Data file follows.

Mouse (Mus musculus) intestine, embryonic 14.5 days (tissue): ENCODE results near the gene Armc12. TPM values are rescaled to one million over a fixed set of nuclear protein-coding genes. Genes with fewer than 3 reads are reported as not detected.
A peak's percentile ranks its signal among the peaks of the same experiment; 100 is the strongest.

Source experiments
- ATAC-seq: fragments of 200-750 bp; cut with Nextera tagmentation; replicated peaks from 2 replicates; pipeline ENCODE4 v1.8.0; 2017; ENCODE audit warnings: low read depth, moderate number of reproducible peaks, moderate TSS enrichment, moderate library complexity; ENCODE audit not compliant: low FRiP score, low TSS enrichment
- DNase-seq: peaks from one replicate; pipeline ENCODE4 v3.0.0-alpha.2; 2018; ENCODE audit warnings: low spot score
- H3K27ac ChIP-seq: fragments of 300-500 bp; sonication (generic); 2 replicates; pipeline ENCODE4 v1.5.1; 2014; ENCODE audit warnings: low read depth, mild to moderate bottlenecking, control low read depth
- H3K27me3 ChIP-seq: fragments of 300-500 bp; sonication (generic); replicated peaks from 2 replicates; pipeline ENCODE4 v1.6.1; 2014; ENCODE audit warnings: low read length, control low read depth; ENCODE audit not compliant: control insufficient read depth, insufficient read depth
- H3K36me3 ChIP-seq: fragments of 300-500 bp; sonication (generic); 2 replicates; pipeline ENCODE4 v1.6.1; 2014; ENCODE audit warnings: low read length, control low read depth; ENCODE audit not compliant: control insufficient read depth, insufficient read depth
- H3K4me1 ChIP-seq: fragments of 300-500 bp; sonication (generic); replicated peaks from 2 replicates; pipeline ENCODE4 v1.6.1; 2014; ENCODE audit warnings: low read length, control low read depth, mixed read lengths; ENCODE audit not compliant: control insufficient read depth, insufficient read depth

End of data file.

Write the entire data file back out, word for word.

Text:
Mouse (Mus musculus) intestine, embryonic 14.5 days (tissue): ENCODE results near the gene Armc12. TPM values are rescaled to one million over a fixed set of nuclear protein-coding genes. Genes with fewer than 3 reads are reported as not detected.
A peak's percentile ranks its signal among the peaks of the same experiment; 100 is the strongest.

Source experiments
- ATAC-seq: fragments of 200-750 bp; cut with Nextera tagmentation; replicated peaks from 2 replicates; pipeline ENCODE4 v1.8.0; 2017; ENCODE audit warnings: low read depth, moderate number of reproducible peaks, moderate TSS enrichment, moderate library complexity; ENCODE audit not compliant: low FRiP score, low TSS enrichment
- DNase-seq: peaks from one replicate; pipeline ENCODE4 v3.0.0-alpha.2; 2018; ENCODE audit warnings: low spot score
- H3K27ac ChIP-seq: fragments of 300-500 bp; sonication (generic); 2 replicates; pipeline ENCODE4 v1.5.1; 2014; ENCODE audit warnings: low read depth, mild to moderate bottlenecking, control low read depth
- H3K27me3 ChIP-seq: fragments of 300-500 bp; sonication (generic); replicated peaks from 2 replicates; pipeline ENCODE4 v1.6.1; 2014; ENCODE audit warnings: low read length, control low read depth; ENCODE audit not compliant: control insufficient read depth, insufficient read depth
- H3K36me3 ChIP-seq: fragments of 300-500 bp; sonication (generic); 2 replicates; pipeline ENCODE4 v1.6.1; 2014; ENCODE audit warnings: low read length, control low read depth; ENCODE audit not compliant: control insufficient read depth, insufficient read depth
- H3K4me1 ChIP-seq: fragments of 300-500 bp; sonication (generic); replicated peaks from 2 replicates; pipeline ENCODE4 v1.6.1; 2014; ENCODE audit warnings: low read length, control low read depth, mixed read lengths; ENCODE audit not compliant: control insufficient read depth, insufficient read depth